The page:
Wed. May 29th, 2024

Skeptics maintain the fact that a person cannot possibly be “in love” with another person unless they?ve known that person for a certain period of time. But how can someone be adamant about such a statement?s factual significance until they?ve found that “special someone?”Love is certainly a complex and ambiguous subject. Webster?s defines love as “a deep, tender, ineffable feeling of affection and solicitude toward a person, such as that arising from kinship, recognition of attractive qualities, or a sense of underlying oneness.”

With that said, one can love a parent, a sibling, a pet; one can also love a movie, a song, a book; one can love something that isn?t even visible: God, air, or a certain smell. If someone can love something that?s invisible, why, then, can one not love a person they?ve only just met? At least the person is physically present.

I believe there?s an indescribable feeling that one obtains from a close relationship formed with another human being. We are proven to be natural bond-seekers; from birth, we work endlessly to form relationships to make us feel wanted, needed, and appreciated. In a sense, we love all human beings because we strive for universal acceptance.

Surely there are people out there who are said to be incapable of loving another person; however, they are never devoid of the effects of love, for other people may still love them. Love still touches them in one way or another.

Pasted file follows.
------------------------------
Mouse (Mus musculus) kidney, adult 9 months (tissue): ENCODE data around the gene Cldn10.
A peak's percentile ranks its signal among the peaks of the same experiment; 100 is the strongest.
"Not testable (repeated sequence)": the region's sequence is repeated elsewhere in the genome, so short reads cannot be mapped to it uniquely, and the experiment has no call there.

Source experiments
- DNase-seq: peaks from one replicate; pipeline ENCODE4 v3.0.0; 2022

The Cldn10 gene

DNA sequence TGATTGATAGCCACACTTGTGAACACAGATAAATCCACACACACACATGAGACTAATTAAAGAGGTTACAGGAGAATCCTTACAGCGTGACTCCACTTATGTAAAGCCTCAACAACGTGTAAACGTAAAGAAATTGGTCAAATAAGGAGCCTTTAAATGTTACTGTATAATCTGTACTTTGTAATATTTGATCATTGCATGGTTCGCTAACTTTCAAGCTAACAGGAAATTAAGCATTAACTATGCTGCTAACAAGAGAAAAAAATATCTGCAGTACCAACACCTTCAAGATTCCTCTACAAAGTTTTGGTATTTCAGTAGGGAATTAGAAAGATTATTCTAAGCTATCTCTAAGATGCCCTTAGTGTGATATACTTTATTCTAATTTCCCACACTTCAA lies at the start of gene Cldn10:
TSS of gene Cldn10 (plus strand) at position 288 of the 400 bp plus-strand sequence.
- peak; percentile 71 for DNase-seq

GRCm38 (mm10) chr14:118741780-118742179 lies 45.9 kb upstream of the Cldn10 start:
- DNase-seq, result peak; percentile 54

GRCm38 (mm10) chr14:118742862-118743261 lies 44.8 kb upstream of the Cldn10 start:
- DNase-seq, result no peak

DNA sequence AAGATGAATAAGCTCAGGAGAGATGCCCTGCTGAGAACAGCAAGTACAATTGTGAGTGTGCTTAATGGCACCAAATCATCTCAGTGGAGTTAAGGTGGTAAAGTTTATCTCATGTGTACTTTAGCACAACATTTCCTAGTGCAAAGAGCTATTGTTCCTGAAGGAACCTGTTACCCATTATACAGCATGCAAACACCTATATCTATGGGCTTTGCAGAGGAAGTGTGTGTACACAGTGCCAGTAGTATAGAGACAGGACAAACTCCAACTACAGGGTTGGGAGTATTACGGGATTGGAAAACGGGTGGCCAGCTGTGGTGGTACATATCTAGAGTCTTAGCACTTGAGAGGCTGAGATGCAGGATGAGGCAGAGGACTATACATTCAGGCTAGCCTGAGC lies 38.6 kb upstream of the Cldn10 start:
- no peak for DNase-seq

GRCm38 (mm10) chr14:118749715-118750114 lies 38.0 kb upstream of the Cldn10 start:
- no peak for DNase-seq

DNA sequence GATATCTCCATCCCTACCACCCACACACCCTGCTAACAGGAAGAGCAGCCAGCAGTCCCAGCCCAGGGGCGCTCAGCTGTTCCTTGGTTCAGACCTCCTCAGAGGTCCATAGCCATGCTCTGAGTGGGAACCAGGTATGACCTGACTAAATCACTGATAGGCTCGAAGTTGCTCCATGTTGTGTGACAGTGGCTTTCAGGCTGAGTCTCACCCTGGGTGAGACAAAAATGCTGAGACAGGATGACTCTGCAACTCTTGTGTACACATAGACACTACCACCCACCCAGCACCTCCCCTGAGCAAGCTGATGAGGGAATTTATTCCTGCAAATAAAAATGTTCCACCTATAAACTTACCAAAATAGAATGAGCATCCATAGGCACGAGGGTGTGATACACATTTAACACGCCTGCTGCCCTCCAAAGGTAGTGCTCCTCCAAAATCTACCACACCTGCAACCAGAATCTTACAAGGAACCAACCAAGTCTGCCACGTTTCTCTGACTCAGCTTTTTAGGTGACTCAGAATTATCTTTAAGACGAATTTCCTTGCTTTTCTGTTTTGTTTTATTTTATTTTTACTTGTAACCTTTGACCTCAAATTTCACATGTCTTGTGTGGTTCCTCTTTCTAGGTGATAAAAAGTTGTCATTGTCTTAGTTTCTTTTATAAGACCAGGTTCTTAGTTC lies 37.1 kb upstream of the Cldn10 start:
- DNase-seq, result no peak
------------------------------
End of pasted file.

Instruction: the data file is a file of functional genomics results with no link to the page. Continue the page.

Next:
The question is: “Can one ?love? another person after just a few weeks of relationship formation?” I would answer: “It most certainly is possible.”

Judging from my own experiences, it?s evident that individuals fall fast for one another; this emotional event may perpetuate the sentiment of those skeptics, for they equate fast love as not “real” love for the other person.

But falling too fast isn?t such a bad thing. Loving another person isn?t a crime; it shouldn?t be looked down upon. There?s nothing grotesque, wrong, or unnatural about loving another person.

Although the meaning of love is arguable, it is a universal feeling that everyone at some point in their life experiences. Whether it is a few months into a relationship, a few weeks, or even a few days, it is no more love for the couple of two weeks than it is for the couple of two years; it?s the same “love” — the same universal feeling of acceptance, comfort, security, and adoration.

What these skeptics are in search of is a landmark point in a relationship where it?s kosher for people to rightly say to one another, “I love you.” For some, this may be as late as the couple?s marriage vows; for others, it could be a spur-of-themoment declaration. But what?s really important is the couple?s feelings toward loving one another.

If a person is fortunate enough to find a person who knows how to treat a loved one with genuine, unconditional love and affection, and who makes you happier than you ever can remember being then that person should feel privileged to say those three words to their partner. There should be no fear of love etiquette holding them back.

Erin Joyce is a senior majoring in communication studies.

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